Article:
Part II: Data-Driven Science and the Coming Era of Petascale Genomics

Read Part 1 of this two-part blog series

What does the next 17 years hold in store for us? I believe it we are at the dawn of the era of petascale genomics. In 2015, we can manipulate gigascale genomic datasets without much difficulty. Deriving insight from data at this scale is pervasive today, and the IT infrastructure needed isn’t much more advanced than a small Linux cluster, or an easily affordable amount of time on a large cloud provider’s infrastructure. Manipulation of terascale datasets, however, is still not easy. It is possible to be sure, and researchers are busy attempting to derive insight from genomic data at these scales. But definitely not easy, and again the reason is the IT infrastructure.

Terascale data sets do not fit neatly into easily affordable computational architectures in 2015 – one needs advanced techniques to split up the data for analysis (e.g., Hadoop-style workflows) or one needs advanced systems well beyond the average Linux HPC cluster (e.g., the SGI UV server). Indeed, the skilled IT observer would say that these techniques and systems were invented for data analysis at terascales.  But true petascale genomics research? No, we’re not there yet. We can certainly create data at petascales, and storage infrastructure for storing petabytes of data are fairly common (a petabyte stored on hard drives can easily fit into half a rack in 2015), but this is not petascacle analysis. But to be adept at analyzing and deriving scientific insight from petascale genomic datasets requires IT architectures that have not yet been produced (although theoretical designs abound, including future generations of systems from SGI!)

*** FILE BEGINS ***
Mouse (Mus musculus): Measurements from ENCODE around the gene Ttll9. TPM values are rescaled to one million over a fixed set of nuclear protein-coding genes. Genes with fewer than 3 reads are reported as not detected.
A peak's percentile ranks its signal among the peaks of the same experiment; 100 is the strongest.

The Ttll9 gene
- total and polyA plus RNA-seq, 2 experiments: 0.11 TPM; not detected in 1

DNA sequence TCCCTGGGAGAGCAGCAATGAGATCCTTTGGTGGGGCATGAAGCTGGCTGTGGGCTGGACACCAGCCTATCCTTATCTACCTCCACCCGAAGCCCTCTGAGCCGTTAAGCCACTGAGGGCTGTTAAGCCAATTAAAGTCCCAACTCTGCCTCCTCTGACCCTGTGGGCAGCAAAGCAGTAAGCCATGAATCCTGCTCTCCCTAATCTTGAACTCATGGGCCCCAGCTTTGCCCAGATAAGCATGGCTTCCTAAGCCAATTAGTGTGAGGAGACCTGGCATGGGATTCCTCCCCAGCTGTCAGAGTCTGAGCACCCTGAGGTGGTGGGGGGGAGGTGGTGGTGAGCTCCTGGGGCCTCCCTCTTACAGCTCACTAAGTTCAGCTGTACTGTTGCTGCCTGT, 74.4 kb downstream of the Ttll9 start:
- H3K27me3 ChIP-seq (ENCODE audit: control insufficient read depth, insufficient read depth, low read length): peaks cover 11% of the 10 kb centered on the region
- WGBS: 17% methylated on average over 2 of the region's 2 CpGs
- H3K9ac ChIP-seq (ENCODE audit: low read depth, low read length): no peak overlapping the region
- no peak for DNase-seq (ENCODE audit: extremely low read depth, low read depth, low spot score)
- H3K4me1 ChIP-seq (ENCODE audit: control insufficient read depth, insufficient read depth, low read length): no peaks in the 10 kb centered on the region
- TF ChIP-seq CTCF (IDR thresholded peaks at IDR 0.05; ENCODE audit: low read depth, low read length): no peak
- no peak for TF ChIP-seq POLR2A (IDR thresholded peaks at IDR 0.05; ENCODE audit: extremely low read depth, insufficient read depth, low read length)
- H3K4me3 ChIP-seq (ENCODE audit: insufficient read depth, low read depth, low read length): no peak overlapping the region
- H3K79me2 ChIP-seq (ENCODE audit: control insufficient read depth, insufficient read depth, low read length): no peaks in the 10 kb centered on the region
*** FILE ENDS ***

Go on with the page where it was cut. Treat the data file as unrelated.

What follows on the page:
We are headed in this direction. NGS technologies are only getting more affordable. If there’s anything the past 17 years has taught us it is that once the data can be generated at some massive scale, it will be. 

Perhaps “consumer” genomics will be the driver. The costs of DNA sequencing will be low enough that individuals with no scientific or HPC background will want to sequence their own DNA for healthcare reasons. Perhaps the desire for control over one’s genomic data will become pervasive (giving a whole new meaning to “personalized medicine”) versus having that information be controlled by healthcare providers or (gasp!) insurance companies. Once you have millions of individuals capturing their own genomes on digital media we will have petascale genomics analysis.

Imagine the insights we can gain from manipulation of data at these scales. Genomic analysis of not one human genome, but millions of genomes, and perhaps also tracking genomic information through time. Why not? If the cost of DNA sequencing is not a barrier why not sequence individuals or even whole populations through time? That’ll give new meaning to “genome-wide association studies”, that’s for sure. Whatever the reason and whatever the timeline, the destination is not in doubt – we will one day manipulate petascale genomics datasets and we will derive new scientific insight simply because of the scale and pace of the research. And it will be advanced IT architectures from companies like SGI and Intel that will make this possible.

Here’s to the next 17 years. I’ll see you in 2032 and we’ll talk about how primitive your 50,000-core cluster and your 100PB filesystems are then.

What questions do you have?


James Reaney is Senior Director, Research Markets for Silicon Graphics International (SGI).